“YOUR opinion of ME is none of MY business!”

— Joseph Binning

 

 

Self-Image is the mental picture one has of oneself, of a kind resistant to change, that depicts, not only details available to aim investigation by others (height, weight, hair color, etc.), but also items that you have learned by the person about themselves, either from personal experiences, or by internalizing the judgments of others.  — Wikipedia

 

Your self-image comprises four mental pictures:

  1. Physical appearance.
  2. Worth because of what you learned through life experiences.
  3. Goodness, because of internalizing the judgments, thoughts, and views of others about you.
  4. Your total self, because of personal beliefs, perceptions, and illusions you have about yourself.

 

So the question I’m asking you is, how do you picture yourself?  How do you know if the image you see of you is the real you?  One simple way to find an individual’s self-image is by asking yourself, “What do you believe other people’s opinions are of you?  How do you think others see you?”

 

Ask yourself if what you do, where you go, what you say, or how you act is to be a part of or having a sense of belonging to something?  Do you do these because they feed your soul?  Do you Love because you need to be Love?  Or, do you Love because you need to Love?

 

Is your sense of happiness, belonging, or worth only made by someone else’s attention, protection, support, or affection? Are you are seeking validation that you are lovable and worthy of loving from things and people outside of you?  Do you base your feelings on fitting in or receiving attention, acceptance, approval, or praise from someone, or something outside of you? If so, you have not identified and integrated your sense of self, your self-value. News flash: you are not what you do, who you do it for, who you are with, how, when, where you fit in, or what possessions surround you.  You are none of that.

 

How do you know you have not yet identified or integrated a strong sense of self?

If something breaks, if you don’t accomplish something, or if I make a negative comment, would you experience a sense of feeling lower, loss, anger, or even depression. Here’s an example: If I became angry and called you a name, do you think you would you take it personal?  Let’s be crazy for a moment and pretend that I called you an ugly chair. Would it offend you?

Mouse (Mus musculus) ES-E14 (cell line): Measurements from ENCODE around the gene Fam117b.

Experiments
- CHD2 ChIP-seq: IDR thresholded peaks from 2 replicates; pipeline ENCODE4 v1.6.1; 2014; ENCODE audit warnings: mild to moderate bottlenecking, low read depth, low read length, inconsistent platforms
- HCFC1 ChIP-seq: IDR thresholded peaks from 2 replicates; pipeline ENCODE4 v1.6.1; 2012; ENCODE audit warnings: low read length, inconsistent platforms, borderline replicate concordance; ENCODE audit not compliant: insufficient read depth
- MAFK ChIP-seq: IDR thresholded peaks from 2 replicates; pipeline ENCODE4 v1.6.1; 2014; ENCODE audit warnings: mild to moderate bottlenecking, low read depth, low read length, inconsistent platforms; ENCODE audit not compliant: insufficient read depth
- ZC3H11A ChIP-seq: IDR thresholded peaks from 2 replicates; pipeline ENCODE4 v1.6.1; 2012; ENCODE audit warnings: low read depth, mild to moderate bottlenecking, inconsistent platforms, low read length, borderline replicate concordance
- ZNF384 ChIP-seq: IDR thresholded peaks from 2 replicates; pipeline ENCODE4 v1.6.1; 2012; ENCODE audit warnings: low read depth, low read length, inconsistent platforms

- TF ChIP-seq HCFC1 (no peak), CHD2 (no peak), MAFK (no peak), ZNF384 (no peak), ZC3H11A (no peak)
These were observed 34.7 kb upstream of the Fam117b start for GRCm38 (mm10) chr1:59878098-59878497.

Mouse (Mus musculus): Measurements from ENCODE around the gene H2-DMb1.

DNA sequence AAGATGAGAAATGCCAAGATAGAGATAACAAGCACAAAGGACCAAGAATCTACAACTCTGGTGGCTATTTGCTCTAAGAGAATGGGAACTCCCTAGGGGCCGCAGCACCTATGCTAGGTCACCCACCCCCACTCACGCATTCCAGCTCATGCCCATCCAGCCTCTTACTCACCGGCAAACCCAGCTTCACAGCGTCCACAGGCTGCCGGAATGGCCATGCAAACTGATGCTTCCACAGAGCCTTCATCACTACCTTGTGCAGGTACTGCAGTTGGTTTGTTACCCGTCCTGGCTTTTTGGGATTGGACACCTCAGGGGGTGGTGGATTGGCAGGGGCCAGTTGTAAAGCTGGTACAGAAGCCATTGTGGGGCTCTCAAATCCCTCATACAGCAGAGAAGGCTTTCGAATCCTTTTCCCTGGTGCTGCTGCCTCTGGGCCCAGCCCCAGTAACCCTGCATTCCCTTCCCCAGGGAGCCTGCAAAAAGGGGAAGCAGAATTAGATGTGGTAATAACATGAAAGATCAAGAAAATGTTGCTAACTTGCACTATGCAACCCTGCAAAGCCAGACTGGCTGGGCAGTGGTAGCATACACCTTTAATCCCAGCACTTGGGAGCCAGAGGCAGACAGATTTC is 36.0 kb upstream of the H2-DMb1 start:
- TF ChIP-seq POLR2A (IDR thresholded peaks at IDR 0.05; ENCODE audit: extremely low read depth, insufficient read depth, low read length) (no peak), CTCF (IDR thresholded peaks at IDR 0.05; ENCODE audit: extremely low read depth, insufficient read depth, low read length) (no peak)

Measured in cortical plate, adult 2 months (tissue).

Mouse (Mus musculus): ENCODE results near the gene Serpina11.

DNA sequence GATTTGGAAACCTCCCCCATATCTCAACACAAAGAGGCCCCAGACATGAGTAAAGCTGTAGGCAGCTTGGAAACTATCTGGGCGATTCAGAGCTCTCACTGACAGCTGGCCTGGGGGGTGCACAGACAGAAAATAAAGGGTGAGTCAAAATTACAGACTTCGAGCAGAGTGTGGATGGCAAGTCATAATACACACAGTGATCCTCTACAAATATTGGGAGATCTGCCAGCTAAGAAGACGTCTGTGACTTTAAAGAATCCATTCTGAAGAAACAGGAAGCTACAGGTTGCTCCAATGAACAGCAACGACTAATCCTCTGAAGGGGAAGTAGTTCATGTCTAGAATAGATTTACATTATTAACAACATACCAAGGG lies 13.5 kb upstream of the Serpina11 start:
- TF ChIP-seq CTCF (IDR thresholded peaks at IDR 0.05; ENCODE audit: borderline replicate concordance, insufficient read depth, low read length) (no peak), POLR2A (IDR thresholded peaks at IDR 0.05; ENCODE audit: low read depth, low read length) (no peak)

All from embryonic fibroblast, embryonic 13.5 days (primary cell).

What if I took it further and told you you were the most uncomfortable seat I’d ever experienced? What if I told you how weak your legs were? That your back is rickety, you’re painted an ugly color? Or that you should just put yourself out of your misery and take yourself to the dumpster? It’s crazy, I know.  But I am calling you something you are not or telling you my perception of you. Did you get offended because you believed it?

Probably not. Why? Because it’s not true. You are not a chair; you are human.

 

You put energy and emotion and thought into others’ opinions. 

When someone, whose respect, approval, attention, or Love is something you want or need, calls you foolish or ignorant, or ignores you, do you have a sense of feeling lower, angry, or depressed.  Why?  Because you want them to approve of you and accept you and talk well of you.  Why?  Because you believe what they believe of you is true!

 

My perception of you is none of your business. 

People’s perception of you is not complete or correct.  People’s opinion of you doesn’t decide your value. No one’s opinion of you determines your truth.

Your opinion of you is what determines your value and truth, and only you are in control of creating that.

Words have power only if you allow them 

How can someone say something to you, you know isn’t true aka the chair example, but believe it? By not knowing who you are. When you define yourself by the words and decisions of others and don’t take the time and dedication to focus and discover the truth of who you are for yourself, you will be forever sensitive to, and weakened by the words, opinions, and actions of others.  Empower yourself by knowing who you are, what you love, what you want, what you can do, and why you are here.

 

Take this Self-Image Assessment test

Answer the following questions True or False:

  1. Is my glass empty?
  2. I find I apologize for things, or say, “Sorry.”
  3. Do I often hear myself telling myself “I should” be doing this or that?
  4. I find I have a habit of criticizing myself.
  5. Does what other people think about me affects the way I think about myself.
  6. I relive or over analyze my mistakes.
  7. Do you tell yourself I think I have let people who care about me down?
  8. It seems I have the weight of the world on my shoulders.
  9. Do I believe a partial failure equals a complete failure, and I make do it a lot?
  10. I bend over backwards to please people.
  11. I don’t rarely show my emotions.
  12. I’m not sure I’ve done a good job until someone tells me whether I have.
  13. If I don’t do as well at something as others, it’s because I have to try harder than others.
  14. I believe if I can’t do something well, I won’t do it.

 

Tally your responses by giving yourself one (1) point for every statement that you answered True.

Results

0-4          You have a positive way of thinking and a positive self-image of yourself. Great job!

5-9          You struggle with negative emotions. Review your good qualities every day.